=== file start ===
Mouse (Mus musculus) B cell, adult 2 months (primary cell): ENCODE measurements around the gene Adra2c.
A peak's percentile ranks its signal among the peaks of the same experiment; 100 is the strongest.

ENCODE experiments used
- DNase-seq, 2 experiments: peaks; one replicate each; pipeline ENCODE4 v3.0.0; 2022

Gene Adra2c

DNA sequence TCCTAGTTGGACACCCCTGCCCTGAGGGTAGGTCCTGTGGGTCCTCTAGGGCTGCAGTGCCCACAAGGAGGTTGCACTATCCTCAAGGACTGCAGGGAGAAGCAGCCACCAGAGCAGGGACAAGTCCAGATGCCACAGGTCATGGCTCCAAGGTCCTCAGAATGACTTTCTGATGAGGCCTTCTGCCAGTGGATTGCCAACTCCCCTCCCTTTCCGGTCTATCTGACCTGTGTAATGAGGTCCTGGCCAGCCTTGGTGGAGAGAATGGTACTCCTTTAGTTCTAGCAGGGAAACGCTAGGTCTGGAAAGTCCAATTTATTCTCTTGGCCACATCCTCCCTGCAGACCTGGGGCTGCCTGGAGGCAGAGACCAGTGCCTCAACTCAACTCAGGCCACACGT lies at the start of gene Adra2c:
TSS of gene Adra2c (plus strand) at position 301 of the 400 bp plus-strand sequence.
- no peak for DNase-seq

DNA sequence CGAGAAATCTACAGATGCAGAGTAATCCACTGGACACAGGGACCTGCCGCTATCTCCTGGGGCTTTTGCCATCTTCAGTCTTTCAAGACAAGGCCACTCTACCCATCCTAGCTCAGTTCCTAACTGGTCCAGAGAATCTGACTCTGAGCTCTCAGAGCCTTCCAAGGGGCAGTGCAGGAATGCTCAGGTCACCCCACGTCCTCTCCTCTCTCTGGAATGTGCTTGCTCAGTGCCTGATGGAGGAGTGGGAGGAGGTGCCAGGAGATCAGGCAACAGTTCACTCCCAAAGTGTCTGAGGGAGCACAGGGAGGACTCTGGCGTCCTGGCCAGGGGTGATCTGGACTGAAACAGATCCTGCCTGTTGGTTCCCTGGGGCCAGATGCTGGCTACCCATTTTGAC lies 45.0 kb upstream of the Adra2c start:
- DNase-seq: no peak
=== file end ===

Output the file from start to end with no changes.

Mouse (Mus musculus) B cell, adult 2 months (primary cell): ENCODE measurements around the gene Adra2c.
A peak's percentile ranks its signal among the peaks of the same experiment; 100 is the strongest.

ENCODE experiments used
- DNase-seq, 2 experiments: peaks; one replicate each; pipeline ENCODE4 v3.0.0; 2022

Gene Adra2c

DNA sequence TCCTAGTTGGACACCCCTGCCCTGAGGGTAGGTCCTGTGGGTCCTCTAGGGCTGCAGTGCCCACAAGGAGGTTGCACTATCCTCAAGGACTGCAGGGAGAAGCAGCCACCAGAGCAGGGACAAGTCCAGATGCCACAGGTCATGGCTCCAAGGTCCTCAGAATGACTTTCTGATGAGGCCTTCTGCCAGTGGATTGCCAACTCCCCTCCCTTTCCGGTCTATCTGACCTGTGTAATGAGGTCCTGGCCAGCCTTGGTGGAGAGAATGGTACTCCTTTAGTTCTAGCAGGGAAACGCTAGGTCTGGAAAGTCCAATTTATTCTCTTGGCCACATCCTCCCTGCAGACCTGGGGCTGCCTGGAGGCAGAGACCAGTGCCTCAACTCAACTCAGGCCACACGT lies at the start of gene Adra2c:
TSS of gene Adra2c (plus strand) at position 301 of the 400 bp plus-strand sequence.
- no peak for DNase-seq

DNA sequence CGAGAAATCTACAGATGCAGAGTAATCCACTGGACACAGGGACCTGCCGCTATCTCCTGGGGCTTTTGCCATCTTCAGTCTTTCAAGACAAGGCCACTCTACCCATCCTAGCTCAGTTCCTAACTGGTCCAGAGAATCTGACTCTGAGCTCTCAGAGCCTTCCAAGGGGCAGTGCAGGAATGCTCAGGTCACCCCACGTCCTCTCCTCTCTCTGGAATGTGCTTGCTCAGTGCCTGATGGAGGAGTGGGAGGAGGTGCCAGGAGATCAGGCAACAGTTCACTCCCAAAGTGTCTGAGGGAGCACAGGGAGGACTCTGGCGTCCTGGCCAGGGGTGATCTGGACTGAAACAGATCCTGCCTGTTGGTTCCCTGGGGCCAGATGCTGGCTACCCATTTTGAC lies 45.0 kb upstream of the Adra2c start:
- DNase-seq: no peak